The Centre of Advanced Materials for Integrated Energy Systems (CAM-IES) is a £2.1 Million EPSRC networking Centre in partnership between four UK universities, Cambridge, Newcastle, Queen Mary and University College London, focused on the development of advanced materials for energy conversion and energy storage based on: solid-state, higher voltage and flow batteries; solid-oxide fuel cells (SOFCs); CO2 gas separation membranes; hybrid thin film photovoltaics (PVs) and large-area thermoelectrics for future renewable and clean energy systems. We target off-grid/grid-tied applications, large-/grid-scale centralised energy generation and storage and energy solutions for mobile internet communication technologies.
- To create a UK-based community of researchers focused on materials for Integrated Energy Systems and build a forum for knowledge exchange and scientific collaboration between academia and industry.
- To facilitate access to and train users from the wider community on unique state-of-the-art experimental facilities for energy materials characterization and deposition, currently being set-up in Cambridge as part of the Sir Henry Royce Institute, to accelerate new concepts to commercial reality.
- The development of strong modes of collaborative working and networking to identify synergies between the other EPSRC Centres for Advanced Materials for Energy Generation and Transmission at the Universities of Edinburgh and St Andrews, together with our University partners, industry and stakeholder groups.
- To organise a series of high profile symposia and workshops engaging the wider stakeholder group and disseminate research findings to the community.
- To help identify new research directions and requirements for materials in specific applications, working closely with industry, via three flexible funding calls, with topics including: emerging new research areas; industry driven/partnered; and materials integration research.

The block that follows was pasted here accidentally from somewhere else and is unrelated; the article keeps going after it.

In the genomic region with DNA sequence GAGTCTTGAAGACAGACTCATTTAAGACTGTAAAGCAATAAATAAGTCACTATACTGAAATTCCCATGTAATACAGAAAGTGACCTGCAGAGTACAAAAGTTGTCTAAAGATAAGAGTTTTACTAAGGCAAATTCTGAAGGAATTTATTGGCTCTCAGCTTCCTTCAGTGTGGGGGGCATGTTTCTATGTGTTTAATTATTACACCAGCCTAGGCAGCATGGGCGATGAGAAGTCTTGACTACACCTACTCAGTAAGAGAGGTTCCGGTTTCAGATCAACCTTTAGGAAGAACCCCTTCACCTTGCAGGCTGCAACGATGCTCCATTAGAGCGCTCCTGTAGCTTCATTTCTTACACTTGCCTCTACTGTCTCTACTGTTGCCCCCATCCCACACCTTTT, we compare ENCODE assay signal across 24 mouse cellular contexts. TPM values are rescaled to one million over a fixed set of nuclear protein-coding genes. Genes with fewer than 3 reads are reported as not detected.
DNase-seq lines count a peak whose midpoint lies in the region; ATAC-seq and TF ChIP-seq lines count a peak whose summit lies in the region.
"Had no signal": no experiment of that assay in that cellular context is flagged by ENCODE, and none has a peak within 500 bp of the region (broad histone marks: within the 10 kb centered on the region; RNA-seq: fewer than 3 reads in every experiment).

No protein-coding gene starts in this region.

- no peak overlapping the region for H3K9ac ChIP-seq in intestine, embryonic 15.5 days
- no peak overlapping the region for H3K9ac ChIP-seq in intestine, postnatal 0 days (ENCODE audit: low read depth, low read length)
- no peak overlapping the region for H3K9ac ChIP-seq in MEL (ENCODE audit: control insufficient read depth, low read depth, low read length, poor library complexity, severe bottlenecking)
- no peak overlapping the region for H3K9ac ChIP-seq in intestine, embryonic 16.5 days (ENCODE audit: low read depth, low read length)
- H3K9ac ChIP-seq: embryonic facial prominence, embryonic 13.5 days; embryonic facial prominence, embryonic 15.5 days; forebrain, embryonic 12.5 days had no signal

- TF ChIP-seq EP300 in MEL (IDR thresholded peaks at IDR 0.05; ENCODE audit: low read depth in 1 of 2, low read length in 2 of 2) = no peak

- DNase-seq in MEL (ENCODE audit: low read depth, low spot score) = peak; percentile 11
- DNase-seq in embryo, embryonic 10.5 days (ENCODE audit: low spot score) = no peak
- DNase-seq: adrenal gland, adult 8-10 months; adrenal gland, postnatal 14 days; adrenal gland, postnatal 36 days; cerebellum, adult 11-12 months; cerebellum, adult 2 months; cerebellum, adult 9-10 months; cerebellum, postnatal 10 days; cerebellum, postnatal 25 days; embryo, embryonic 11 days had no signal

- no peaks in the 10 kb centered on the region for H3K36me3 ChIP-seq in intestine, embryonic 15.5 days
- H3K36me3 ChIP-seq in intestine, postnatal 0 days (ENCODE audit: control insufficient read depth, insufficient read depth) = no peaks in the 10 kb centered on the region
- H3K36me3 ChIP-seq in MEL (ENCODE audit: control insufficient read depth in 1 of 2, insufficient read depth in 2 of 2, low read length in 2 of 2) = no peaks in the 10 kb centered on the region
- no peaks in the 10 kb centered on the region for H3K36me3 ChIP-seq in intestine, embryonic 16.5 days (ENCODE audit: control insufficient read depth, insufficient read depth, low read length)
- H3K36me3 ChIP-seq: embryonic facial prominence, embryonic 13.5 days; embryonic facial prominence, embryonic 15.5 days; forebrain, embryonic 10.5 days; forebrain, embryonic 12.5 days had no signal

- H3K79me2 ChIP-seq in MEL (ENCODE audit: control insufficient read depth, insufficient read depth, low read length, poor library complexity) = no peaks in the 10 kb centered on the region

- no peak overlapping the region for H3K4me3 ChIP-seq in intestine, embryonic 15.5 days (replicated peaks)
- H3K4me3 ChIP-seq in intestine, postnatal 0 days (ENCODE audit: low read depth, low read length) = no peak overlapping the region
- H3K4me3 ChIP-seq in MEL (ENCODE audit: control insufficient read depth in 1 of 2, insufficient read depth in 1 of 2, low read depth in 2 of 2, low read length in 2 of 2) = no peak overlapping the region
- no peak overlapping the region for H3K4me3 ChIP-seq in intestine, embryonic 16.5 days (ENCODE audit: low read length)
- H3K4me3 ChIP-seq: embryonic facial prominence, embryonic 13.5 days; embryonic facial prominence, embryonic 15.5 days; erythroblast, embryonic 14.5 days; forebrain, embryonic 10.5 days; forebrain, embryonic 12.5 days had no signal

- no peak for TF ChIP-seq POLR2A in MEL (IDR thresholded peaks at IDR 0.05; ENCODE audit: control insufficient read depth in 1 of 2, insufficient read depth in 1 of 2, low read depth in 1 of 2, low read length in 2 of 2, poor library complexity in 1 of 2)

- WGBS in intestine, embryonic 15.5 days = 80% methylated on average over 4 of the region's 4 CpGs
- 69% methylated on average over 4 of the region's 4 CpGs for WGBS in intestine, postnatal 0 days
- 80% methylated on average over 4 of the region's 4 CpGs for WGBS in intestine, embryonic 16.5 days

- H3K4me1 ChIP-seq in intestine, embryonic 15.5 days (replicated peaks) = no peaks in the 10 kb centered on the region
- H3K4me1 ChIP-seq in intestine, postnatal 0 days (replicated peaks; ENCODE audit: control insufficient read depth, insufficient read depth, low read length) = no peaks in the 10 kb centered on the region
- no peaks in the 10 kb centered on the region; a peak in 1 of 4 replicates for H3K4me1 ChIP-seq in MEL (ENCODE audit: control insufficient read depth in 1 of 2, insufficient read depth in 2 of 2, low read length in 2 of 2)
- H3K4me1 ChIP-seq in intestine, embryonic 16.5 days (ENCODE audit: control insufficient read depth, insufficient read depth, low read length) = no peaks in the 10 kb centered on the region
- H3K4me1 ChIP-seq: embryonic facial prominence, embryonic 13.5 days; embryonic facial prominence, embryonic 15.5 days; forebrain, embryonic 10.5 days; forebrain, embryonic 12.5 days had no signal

- The establishment of effective methods for evaluating new materials discoveries for industrial scale-up.
The research programmes will develop advanced materials for energy storage, specifically solid-state batteries; coatings for high voltage electrode battery materials and flow batteries; and energy conversion, specifically solid-oxide fuel cells, CO2 gas separation membranes, hybrid thin film photovoltaics and large-area thermoelectrics.
The Centre will exploit currently unexplored synergies between different energy fields, and combine fundamental energy materials research aimed at making significant scientific breakthroughs, including, discovery of new materials, understanding and controlling interfaces, novel integrated device concepts and achieving enhanced device performances.
The research programmes are focused around six work packages aimed at addressing key scientific challenges:
CAM-IES leadership team:
- Prof Clare Grey (Director and PI, University of Cambridge)
- Prof Henning Sirringhaus (Co Director, University of Cambridge)
- Prof Ian Metcalfe (Co Director, Newcastle University)
- Prof Judith Driscoll (University of Cambridge)
- Dr. Sohini Kar-Narayan (University of Cambridge)
- Dr Sian Dutton (University of Cambridge)
- Prof Sir Richard Friend (University of Cambridge)
- Dr Stephan Hofmann (University of Cambridge)
- Prof William Gillin (Queen Mary University London)
- Dr Christian Nielsen (Queen Mary University London)
- Dr Hugo Bronstein (University College London)
- Prof Franco Cacialli (University College London)
CAM-IES project partners:
- American Institute of Physics
- Applied Materials Inc
- ARM Ltd
- Cambridge Display Technology Ltd (CDT)
- Deregallera Ltd
- Eight19 Ltd
- Johnson Matthey
- National Physical Laboratory NPL
- Sasol Technology Research Laboratory
- Siemens plc
- Tata Steel UK
Strategic advice to the Centre will be provided by a broad and highly experienced international advisory board with members from industry and academia.
For further information please contact the Principal Investigator Prof Clare Grey at email@example.com or firstname.lastname@example.org.